Say it ain’t’ so, Karl! No less than Karl Rove, longstanding Republican kingmaker, recently made big news by concluding that Bernie Sanders – self-declared “Democratic Socialist” – has a real shot at unseating Donald Trump in the White House next year.
Amazingly, Sanders staked this claim on no less than the Fox News Network, drawing some twice as many viewers on the conservative stronghold than for a similar appearance on the left-leaning CNN just a few months ago, according to Rove, making this event “the most-watched election event so far this cycle.” That the Bernie dog can hunt on Fox is surprising news, given viewers there are thought to more inclined to Margaret Thatcher’s “the trouble with Socialism is you eventually run out of other people’s money” than Sander’s avowed radical vision for Robin Hood-like wealth redistribution. Robin’s mandate, as readers will recall, was to “take from the rich and give to the poor,” but as Thatcher noted, under such a scheme eventually only the poor remain. Redistributionist socialism’s carnage has a long and tattered history, with the steaming carcass of Venezuela as the current period’s most spectacular and tragic example. Could it work in the US? Seems to me like economic voodoo, but the jury’s out, and free stuff is cool. Still, the historical record ain’t good.
While Bernie–a clear 1%-er if ever there was one – passionately claims a desire to ennoble the poor by shrinking the pies of other one percenters, he seemed to personally and unashamedly benefit from the Trump tax reform and is not particularly generous to charities with his own money.
So what’s that to you, my still-merry 1%-ish men (and bonnie maids?) It may be time to batten down the hatches afore your wealth sub is flooded and its hull plunges to the “till there ain’t no rich no more” bottom of universal impoverishment. Regardless of which way your political tail wags, you may want to steel yourself against some of the transformative tax changes lately running up the flagpole. Here are some of the soak-the-rich ideas floating around lately, and a few derivatives likely to pop up as POTUS fever takes the land:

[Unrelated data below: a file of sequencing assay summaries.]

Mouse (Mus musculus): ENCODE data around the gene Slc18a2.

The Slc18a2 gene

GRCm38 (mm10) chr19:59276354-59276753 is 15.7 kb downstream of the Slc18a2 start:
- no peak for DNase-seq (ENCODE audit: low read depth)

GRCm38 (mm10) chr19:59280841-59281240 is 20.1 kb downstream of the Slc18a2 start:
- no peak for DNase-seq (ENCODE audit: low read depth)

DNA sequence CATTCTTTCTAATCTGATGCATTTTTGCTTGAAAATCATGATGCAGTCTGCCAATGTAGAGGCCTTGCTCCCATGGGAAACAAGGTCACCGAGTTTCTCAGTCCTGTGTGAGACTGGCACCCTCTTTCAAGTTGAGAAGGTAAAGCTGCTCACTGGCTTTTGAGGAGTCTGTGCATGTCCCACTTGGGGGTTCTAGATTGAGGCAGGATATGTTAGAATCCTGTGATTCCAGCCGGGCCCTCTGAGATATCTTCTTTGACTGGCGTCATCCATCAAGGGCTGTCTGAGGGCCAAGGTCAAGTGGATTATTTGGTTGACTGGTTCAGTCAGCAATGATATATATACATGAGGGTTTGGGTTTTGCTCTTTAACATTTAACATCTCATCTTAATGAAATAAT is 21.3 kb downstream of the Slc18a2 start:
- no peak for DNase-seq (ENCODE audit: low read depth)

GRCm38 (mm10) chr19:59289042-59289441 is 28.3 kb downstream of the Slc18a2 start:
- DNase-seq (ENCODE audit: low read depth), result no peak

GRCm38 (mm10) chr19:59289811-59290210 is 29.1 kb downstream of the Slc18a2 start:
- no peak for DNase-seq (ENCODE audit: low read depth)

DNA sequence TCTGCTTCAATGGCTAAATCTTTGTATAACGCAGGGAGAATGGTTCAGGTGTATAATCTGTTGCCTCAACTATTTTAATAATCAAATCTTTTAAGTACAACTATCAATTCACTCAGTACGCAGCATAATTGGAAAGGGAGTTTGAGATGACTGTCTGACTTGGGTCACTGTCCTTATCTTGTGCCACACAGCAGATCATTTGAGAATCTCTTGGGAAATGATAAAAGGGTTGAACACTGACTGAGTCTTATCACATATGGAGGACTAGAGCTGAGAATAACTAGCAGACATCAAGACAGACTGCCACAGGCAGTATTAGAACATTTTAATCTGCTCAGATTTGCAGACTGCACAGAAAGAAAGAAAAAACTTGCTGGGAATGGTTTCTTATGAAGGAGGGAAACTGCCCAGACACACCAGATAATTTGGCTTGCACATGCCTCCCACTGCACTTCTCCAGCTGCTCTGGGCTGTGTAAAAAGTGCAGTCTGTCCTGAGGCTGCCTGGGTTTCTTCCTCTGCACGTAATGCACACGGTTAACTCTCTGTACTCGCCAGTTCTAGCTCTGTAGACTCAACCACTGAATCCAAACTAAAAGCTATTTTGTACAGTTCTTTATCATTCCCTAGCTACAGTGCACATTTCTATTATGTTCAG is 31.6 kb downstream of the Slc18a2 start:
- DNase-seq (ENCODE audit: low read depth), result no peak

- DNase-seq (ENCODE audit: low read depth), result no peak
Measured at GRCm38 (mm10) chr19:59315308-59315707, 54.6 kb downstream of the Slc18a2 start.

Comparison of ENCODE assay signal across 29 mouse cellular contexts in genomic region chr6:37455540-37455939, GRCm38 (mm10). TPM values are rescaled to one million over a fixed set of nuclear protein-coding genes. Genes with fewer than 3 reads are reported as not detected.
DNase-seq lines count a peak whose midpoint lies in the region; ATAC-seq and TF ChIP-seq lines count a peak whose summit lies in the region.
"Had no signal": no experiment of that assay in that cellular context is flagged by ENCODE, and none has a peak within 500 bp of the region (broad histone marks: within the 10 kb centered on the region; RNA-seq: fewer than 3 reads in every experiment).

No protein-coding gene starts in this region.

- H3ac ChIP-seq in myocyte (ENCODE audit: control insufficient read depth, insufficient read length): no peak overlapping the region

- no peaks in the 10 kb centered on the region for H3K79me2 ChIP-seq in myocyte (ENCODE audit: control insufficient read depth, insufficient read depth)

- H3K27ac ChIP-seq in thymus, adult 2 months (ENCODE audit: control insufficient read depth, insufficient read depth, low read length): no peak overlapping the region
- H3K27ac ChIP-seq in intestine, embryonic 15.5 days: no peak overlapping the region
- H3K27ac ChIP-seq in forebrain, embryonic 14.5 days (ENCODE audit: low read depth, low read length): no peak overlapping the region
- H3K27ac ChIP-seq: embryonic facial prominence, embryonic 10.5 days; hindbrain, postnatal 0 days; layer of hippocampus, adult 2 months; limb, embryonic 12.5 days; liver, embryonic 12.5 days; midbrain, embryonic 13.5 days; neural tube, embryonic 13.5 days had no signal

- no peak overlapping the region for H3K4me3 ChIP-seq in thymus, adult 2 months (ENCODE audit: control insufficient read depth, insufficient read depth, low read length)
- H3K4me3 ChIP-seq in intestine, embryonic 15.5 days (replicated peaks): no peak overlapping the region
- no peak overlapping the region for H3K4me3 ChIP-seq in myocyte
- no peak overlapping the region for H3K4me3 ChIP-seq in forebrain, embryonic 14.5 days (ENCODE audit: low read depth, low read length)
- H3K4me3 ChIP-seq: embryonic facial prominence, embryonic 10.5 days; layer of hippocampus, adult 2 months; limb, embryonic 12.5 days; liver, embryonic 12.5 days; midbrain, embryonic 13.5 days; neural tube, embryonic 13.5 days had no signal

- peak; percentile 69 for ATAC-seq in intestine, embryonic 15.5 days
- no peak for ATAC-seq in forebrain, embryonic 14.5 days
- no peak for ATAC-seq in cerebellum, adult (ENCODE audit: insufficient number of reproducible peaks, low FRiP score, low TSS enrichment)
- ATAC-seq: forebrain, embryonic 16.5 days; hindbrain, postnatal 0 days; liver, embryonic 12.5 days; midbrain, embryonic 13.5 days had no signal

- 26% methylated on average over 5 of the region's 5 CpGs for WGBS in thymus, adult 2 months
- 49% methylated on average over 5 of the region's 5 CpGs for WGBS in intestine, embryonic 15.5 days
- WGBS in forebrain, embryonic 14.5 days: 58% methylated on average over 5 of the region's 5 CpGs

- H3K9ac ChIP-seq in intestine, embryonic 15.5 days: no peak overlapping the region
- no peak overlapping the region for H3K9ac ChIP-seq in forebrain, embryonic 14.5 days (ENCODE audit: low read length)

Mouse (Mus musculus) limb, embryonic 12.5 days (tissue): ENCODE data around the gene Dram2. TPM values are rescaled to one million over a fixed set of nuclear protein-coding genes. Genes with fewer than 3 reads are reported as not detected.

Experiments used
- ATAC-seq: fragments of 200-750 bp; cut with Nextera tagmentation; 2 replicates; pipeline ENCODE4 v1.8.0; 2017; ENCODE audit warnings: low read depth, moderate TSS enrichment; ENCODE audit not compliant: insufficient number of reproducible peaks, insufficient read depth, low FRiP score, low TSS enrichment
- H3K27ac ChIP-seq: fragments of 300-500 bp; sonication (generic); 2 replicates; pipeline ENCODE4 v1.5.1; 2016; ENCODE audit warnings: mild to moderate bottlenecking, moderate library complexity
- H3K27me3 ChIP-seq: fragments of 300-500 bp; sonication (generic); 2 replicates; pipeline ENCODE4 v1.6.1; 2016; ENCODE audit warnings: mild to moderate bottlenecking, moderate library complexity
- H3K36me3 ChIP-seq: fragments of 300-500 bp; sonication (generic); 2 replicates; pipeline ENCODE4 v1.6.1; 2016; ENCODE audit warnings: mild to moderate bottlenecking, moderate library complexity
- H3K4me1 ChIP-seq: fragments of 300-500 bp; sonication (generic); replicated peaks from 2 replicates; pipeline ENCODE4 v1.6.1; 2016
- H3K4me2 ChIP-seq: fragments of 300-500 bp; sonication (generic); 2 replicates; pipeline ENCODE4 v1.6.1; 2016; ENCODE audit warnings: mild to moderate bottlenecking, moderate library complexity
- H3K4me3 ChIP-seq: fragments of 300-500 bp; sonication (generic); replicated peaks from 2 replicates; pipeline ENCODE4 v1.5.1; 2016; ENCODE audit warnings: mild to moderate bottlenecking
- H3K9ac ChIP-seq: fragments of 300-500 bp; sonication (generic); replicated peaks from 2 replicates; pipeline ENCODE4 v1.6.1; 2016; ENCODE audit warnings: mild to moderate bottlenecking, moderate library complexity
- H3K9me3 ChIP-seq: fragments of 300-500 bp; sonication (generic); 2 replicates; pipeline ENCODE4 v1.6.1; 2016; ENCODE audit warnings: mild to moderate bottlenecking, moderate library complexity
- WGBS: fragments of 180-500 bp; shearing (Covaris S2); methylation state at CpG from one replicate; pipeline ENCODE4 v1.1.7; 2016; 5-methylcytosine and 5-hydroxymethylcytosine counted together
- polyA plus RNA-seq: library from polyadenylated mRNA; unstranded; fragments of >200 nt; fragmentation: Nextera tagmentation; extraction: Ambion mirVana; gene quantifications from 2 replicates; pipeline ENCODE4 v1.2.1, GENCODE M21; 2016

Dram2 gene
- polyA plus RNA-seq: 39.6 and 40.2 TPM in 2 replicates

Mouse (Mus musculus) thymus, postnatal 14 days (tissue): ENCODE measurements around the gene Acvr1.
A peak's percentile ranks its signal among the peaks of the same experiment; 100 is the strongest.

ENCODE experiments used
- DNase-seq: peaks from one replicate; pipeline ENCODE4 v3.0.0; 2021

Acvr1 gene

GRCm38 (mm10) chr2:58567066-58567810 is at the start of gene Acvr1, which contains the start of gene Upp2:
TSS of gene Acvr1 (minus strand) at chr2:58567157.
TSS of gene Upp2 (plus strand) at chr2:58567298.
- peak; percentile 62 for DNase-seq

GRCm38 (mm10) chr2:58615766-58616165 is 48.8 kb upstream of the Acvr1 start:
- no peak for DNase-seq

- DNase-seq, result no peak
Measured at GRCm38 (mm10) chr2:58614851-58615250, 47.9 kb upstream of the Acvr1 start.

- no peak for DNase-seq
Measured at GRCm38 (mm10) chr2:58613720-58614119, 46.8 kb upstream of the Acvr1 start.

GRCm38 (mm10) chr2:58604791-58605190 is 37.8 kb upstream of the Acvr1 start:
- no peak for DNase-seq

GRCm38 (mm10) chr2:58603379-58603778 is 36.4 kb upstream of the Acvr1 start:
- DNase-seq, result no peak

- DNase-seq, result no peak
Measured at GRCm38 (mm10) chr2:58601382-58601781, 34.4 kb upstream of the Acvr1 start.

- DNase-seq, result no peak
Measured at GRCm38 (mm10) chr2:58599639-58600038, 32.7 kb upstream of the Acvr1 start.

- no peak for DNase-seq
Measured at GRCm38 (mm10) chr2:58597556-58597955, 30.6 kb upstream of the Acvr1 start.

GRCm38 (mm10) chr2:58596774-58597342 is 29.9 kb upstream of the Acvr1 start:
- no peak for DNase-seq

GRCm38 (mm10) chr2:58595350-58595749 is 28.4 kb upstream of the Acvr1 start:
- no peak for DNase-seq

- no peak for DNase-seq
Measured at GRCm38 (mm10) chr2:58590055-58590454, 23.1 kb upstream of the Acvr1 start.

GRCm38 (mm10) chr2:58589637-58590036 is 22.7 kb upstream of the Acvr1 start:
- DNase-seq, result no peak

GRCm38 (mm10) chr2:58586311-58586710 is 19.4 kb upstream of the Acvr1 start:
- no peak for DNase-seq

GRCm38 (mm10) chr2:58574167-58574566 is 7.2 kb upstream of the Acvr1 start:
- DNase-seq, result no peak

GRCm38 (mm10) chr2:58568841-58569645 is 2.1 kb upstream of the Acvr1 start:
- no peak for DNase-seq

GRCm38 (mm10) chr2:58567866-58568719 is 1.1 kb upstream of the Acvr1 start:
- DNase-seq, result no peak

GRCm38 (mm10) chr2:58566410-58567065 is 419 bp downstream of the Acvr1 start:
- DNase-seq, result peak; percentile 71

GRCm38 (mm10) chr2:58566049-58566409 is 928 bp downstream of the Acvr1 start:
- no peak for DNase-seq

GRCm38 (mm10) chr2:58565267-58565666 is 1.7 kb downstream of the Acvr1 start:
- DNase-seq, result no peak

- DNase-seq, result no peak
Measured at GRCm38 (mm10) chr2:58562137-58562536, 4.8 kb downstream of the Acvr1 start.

Millionaire Taxes. This magnanimous notion would subject those above a subjective wealth bar – $5M in income has been recently bandied about in NY – to extra taxes. It is noteworthy that the last time NY did this – the current “millionaires’ tax” – the bar was lowered to some $300K in forming existing law. Current proposals in NY include a special additional property tax on second “luxury” residences, as well as an additional closing “fee” on real estate transactions over $3M. The stated use is for the subway (yeah, right, and we promise to remove the toll booths once the bridge is paid for!; note the hourly rate for NYC subway borers is some $120 (which surpasses even Germany’s) though they still can’t seem to get the darn thing done.
Property Taxes Kissin’ cousin to NY’s millionaire taxes these, as most landowners know, are nearly unavoidable, and inescapable for the reason you can’t flee to a lower tax jurisdiction, at least not with your real estate. Worse, Mother State has a perpetual, first claim lien on the dirt, and is quite wont to foreclose and redistribute for unpaid taxes. They kinda got you by the short hairs here, and it’s easy to see how such a tax could quickly get soak-the-rich progressive whilst sparing the dear voting class. Benefits-rich, deficit-doomed states like Alaska are prime candidates for such a shift, and it looks like NY is already halfway there. Of course, the net economic effect of increasing expenses without offsetting benefits would be to suppress values, wasting wealth sunk in real estate that might never return.
Stealth Corporate Taxes designed to chill stock buy backs which generally are used to juice stockholder returns similar to dividend payments. Sanders opined in the NY Times that buybacks unfairly enrich shareholders – the owners of the companies! – at the expense of the proletariat. Proposed legislation would prohibit buybacks, and possibly dividend payments, unless all workers are paid at least $15/hour regardless of the job or the labor market valuation of it. Beyond this stealth minimum wage boost, such policy would divert erstwhile owners’ profits to the workers’ paradise of higher wages, expanded company-paid training, and richer benefits. Such an expansion of the stakeholder model at the expense of shareholders seems likely to divert capital to less productive and accountable ends, and would certainly shave stock values to levels commensurate with the truncated returns. This de facto bump in labor costs will surely serve to make American companies great again and crush the global competition!